NI's gender pay gap has increased yet is still smallest in the UK, says PwC

  • Northern Ireland has the smallest gender pay gap (GPG) in all of the UK according to a report by PwC, but that gap has increased.

    The PwC Women in Work Index is an analysis by the professional services firm of “female economic empowerment”.  

    It states that the gap between the number of men and women in work in NI has decreased from 10% to 8% and is now below the UK average of 10%.

    However, a 2019 report from the Northern Ireland Assembly on the GPG highlighted that during 2018 the GPG was 9.6%, up from 8.6% in 2017. 

    In 1998 this figure stood at 22.7%.

    This report also found that women earned less than men in all occupation groups.

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    The five indicators that make up PwC's Index are: the gender pay gap, female labour force participation, the gap between male and female labour force participation, female unemployment and female full-time employment rate. 

    Northern Ireland is now second in its UK table, rising two places from last year.

    The Northern Ireland Statistics and Research Agency (NISRA) found an increase in the number of women in employment, up to 418,000 by the end of 2019 which hit a joint record high.

    Despite the increase, NI remains 12th in PwC’s Index table for female labour participation.

    Lynne Rainey, PwC NI Partner, commented:

    “The single biggest factor in Northern Ireland moving up the [overall] Index is the increase in the number of women coming into the workforce. This underlines how important it is that we continue to find ways to remove the traditional barriers that prevent women from choosing to work and enabling them to fully participate in society.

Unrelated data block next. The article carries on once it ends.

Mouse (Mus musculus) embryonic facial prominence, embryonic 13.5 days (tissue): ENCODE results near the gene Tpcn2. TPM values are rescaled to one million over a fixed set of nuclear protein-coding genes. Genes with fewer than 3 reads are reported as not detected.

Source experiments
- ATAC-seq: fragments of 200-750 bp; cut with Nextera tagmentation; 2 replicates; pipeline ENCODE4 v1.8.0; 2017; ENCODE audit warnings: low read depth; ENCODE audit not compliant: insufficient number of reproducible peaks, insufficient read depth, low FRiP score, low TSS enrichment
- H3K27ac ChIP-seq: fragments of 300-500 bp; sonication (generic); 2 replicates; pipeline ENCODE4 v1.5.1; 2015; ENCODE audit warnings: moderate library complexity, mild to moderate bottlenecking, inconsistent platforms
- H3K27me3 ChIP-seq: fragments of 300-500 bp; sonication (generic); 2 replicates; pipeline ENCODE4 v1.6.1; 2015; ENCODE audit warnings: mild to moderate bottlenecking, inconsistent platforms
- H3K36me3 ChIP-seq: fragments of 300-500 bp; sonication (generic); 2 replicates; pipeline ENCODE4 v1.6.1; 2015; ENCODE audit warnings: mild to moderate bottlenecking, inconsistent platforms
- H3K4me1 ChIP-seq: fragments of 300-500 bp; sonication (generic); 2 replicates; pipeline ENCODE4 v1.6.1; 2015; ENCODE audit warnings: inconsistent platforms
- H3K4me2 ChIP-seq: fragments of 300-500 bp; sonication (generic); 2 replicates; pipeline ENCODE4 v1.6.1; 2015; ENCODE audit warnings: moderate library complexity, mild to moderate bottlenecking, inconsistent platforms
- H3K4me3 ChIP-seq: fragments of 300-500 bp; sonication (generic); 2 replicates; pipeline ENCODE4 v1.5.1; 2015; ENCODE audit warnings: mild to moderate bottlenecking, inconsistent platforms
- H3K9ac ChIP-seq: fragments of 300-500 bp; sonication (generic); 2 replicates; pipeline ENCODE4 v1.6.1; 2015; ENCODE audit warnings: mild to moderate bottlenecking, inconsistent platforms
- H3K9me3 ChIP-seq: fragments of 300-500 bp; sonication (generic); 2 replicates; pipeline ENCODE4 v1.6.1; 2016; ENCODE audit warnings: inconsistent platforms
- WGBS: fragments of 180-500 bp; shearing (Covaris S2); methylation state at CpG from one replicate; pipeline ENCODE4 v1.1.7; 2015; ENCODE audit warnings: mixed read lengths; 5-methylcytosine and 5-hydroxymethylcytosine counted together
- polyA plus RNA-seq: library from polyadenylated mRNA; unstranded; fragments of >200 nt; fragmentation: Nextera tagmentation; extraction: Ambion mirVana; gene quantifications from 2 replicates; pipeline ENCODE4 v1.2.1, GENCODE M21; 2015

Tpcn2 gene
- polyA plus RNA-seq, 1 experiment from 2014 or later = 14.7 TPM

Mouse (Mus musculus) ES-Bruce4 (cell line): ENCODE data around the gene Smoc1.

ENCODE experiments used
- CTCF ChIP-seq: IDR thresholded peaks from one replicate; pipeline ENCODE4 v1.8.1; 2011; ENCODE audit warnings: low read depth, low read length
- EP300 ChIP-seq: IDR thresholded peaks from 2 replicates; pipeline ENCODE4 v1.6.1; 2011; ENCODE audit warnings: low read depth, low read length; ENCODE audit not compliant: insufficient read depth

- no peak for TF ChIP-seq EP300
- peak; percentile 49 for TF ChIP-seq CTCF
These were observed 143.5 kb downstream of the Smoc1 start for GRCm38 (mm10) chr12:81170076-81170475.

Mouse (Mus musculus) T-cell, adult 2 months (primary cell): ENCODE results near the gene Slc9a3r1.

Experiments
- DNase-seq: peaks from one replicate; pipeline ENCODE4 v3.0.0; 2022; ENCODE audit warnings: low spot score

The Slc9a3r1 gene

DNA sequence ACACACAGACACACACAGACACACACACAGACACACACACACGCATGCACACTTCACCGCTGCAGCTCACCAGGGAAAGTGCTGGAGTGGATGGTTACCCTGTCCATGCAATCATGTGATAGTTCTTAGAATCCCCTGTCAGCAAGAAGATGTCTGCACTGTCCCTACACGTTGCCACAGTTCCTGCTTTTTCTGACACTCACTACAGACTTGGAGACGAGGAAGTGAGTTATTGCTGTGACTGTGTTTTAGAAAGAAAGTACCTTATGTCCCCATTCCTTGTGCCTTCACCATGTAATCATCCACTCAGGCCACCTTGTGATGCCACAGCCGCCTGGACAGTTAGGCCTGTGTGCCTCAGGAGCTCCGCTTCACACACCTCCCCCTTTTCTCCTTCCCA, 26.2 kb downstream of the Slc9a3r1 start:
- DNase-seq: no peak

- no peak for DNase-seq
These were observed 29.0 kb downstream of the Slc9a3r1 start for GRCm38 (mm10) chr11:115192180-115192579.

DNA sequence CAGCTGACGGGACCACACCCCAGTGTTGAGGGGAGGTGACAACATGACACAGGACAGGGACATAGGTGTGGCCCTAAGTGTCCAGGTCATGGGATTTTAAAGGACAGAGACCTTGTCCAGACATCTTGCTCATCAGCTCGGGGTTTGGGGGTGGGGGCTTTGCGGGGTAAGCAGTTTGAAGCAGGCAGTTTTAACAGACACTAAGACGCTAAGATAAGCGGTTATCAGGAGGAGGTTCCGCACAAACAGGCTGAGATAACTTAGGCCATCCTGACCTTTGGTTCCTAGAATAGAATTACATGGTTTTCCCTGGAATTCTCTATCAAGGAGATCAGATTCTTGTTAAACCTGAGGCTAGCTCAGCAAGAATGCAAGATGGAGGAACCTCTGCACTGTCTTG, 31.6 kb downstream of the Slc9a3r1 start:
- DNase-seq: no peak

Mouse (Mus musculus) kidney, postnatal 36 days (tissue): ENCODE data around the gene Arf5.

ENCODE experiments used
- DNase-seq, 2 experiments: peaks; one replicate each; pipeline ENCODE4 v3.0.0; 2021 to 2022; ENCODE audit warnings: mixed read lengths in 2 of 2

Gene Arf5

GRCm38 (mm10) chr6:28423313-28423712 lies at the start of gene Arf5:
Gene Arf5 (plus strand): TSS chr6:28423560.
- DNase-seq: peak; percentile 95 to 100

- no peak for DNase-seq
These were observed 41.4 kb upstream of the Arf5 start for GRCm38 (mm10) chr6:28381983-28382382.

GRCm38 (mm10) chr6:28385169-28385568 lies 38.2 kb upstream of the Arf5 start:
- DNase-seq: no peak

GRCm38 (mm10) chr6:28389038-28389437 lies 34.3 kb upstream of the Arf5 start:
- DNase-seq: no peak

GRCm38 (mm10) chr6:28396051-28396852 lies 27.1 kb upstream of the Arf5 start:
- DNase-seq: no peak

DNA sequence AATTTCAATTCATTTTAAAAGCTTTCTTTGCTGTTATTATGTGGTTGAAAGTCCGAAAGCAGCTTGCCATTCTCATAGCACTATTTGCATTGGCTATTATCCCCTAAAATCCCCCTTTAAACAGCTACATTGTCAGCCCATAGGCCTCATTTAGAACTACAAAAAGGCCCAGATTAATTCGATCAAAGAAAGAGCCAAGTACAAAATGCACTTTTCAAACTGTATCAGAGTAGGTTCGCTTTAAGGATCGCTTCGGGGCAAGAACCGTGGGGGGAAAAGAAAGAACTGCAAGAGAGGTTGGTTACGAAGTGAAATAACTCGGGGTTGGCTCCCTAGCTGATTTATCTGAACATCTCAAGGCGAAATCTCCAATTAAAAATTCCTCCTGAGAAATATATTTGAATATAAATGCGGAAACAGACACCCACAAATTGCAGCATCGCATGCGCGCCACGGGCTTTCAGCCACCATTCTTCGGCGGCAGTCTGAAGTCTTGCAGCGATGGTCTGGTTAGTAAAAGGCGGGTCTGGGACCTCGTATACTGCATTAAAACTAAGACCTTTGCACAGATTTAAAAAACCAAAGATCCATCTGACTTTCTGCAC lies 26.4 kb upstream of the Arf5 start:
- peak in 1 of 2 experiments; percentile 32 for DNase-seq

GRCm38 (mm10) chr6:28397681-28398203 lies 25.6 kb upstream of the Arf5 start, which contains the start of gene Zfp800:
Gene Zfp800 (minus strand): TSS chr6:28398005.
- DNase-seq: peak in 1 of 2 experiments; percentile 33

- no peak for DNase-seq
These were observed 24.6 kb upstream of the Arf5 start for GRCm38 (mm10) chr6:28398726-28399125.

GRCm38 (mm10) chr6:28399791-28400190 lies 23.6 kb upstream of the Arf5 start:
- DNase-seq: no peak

“Practical and progressive approaches like having flexible working hours, working from home policies and returnerships which support women to re-enter the workforce all have a role to play. It’s also crucial that women get the right opportunities to upskill in the face of increasing automation as we enter the Fourth Industrial Revolution.

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    “Introducing these approaches may mean substantial changes in some businesses, but the prize of getting it right is the prospect of significant economic gains.

    “Our Index shows that since 2000, Northern Ireland has seen the largest narrowing of its Gender Pay Gap. Though this has increased slightly, this could be due to more women entering lower-paid, part-time work.

    “However there’s no room for complacency when you consider the difference between female earnings in the public and private sectors, where women earn 3% more than men in the former and 16% less in the latter. This remains an area that needs to be remedied.”

    For more information on the report please visit 

    About the author

    Niamh is a Sync NI writer with a previous background of working in FinTech and financial crime. She has a special interest in sports and emerging technologies. To connect with Niamh, feel free to send her an email or connect on Twitter.

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